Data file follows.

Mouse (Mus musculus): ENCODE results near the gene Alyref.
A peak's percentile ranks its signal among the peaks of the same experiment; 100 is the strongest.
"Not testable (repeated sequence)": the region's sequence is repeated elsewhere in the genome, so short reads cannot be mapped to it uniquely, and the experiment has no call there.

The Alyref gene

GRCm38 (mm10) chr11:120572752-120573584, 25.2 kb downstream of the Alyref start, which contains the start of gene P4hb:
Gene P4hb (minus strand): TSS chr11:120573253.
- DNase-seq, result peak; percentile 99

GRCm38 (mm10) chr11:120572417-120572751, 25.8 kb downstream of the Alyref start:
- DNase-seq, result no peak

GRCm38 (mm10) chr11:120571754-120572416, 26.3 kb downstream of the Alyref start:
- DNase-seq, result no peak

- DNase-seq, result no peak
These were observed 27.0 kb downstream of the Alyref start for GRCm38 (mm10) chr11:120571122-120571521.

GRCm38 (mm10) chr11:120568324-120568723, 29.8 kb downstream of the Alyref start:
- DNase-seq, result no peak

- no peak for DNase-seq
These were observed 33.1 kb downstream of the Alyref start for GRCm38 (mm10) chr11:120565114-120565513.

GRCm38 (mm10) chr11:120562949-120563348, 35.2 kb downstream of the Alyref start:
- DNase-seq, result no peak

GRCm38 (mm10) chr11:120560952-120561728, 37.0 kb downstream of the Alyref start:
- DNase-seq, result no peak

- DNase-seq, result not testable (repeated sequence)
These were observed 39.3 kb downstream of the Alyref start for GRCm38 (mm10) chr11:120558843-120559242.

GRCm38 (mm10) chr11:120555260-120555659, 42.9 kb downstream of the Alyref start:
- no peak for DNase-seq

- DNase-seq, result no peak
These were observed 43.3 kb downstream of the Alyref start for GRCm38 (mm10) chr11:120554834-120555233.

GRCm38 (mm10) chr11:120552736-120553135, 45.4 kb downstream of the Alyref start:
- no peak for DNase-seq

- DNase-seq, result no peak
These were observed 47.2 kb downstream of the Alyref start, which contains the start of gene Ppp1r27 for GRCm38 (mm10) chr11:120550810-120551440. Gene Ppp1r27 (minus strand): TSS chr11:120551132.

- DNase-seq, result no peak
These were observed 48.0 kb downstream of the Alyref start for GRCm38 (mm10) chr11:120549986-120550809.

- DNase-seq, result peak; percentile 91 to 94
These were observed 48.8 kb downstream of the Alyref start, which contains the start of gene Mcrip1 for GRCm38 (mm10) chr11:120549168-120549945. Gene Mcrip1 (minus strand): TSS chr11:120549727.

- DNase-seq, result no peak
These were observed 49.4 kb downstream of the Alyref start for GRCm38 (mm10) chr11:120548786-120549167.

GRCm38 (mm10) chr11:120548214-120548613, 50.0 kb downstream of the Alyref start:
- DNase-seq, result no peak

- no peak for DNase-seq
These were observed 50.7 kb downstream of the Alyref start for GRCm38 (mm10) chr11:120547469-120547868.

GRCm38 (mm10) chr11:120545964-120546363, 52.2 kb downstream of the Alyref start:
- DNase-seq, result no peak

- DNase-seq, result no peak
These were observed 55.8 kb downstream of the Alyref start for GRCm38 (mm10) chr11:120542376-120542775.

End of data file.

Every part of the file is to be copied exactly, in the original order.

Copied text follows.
Mouse (Mus musculus): ENCODE results near the gene Alyref.
A peak's percentile ranks its signal among the peaks of the same experiment; 100 is the strongest.
"Not testable (repeated sequence)": the region's sequence is repeated elsewhere in the genome, so short reads cannot be mapped to it uniquely, and the experiment has no call there.

The Alyref gene

GRCm38 (mm10) chr11:120572752-120573584, 25.2 kb downstream of the Alyref start, which contains the start of gene P4hb:
Gene P4hb (minus strand): TSS chr11:120573253.
- DNase-seq, result peak; percentile 99

GRCm38 (mm10) chr11:120572417-120572751, 25.8 kb downstream of the Alyref start:
- DNase-seq, result no peak

GRCm38 (mm10) chr11:120571754-120572416, 26.3 kb downstream of the Alyref start:
- DNase-seq, result no peak

- DNase-seq, result no peak
These were observed 27.0 kb downstream of the Alyref start for GRCm38 (mm10) chr11:120571122-120571521.

GRCm38 (mm10) chr11:120568324-120568723, 29.8 kb downstream of the Alyref start:
- DNase-seq, result no peak

- no peak for DNase-seq
These were observed 33.1 kb downstream of the Alyref start for GRCm38 (mm10) chr11:120565114-120565513.

GRCm38 (mm10) chr11:120562949-120563348, 35.2 kb downstream of the Alyref start:
- DNase-seq, result no peak

GRCm38 (mm10) chr11:120560952-120561728, 37.0 kb downstream of the Alyref start:
- DNase-seq, result no peak

- DNase-seq, result not testable (repeated sequence)
These were observed 39.3 kb downstream of the Alyref start for GRCm38 (mm10) chr11:120558843-120559242.

GRCm38 (mm10) chr11:120555260-120555659, 42.9 kb downstream of the Alyref start:
- no peak for DNase-seq

- DNase-seq, result no peak
These were observed 43.3 kb downstream of the Alyref start for GRCm38 (mm10) chr11:120554834-120555233.

GRCm38 (mm10) chr11:120552736-120553135, 45.4 kb downstream of the Alyref start:
- no peak for DNase-seq

- DNase-seq, result no peak
These were observed 47.2 kb downstream of the Alyref start, which contains the start of gene Ppp1r27 for GRCm38 (mm10) chr11:120550810-120551440. Gene Ppp1r27 (minus strand): TSS chr11:120551132.

- DNase-seq, result no peak
These were observed 48.0 kb downstream of the Alyref start for GRCm38 (mm10) chr11:120549986-120550809.

- DNase-seq, result peak; percentile 91 to 94
These were observed 48.8 kb downstream of the Alyref start, which contains the start of gene Mcrip1 for GRCm38 (mm10) chr11:120549168-120549945. Gene Mcrip1 (minus strand): TSS chr11:120549727.

- DNase-seq, result no peak
These were observed 49.4 kb downstream of the Alyref start for GRCm38 (mm10) chr11:120548786-120549167.

GRCm38 (mm10) chr11:120548214-120548613, 50.0 kb downstream of the Alyref start:
- DNase-seq, result no peak

- no peak for DNase-seq
These were observed 50.7 kb downstream of the Alyref start for GRCm38 (mm10) chr11:120547469-120547868.

GRCm38 (mm10) chr11:120545964-120546363, 52.2 kb downstream of the Alyref start:
- DNase-seq, result no peak

- DNase-seq, result no peak
These were observed 55.8 kb downstream of the Alyref start for GRCm38 (mm10) chr11:120542376-120542775.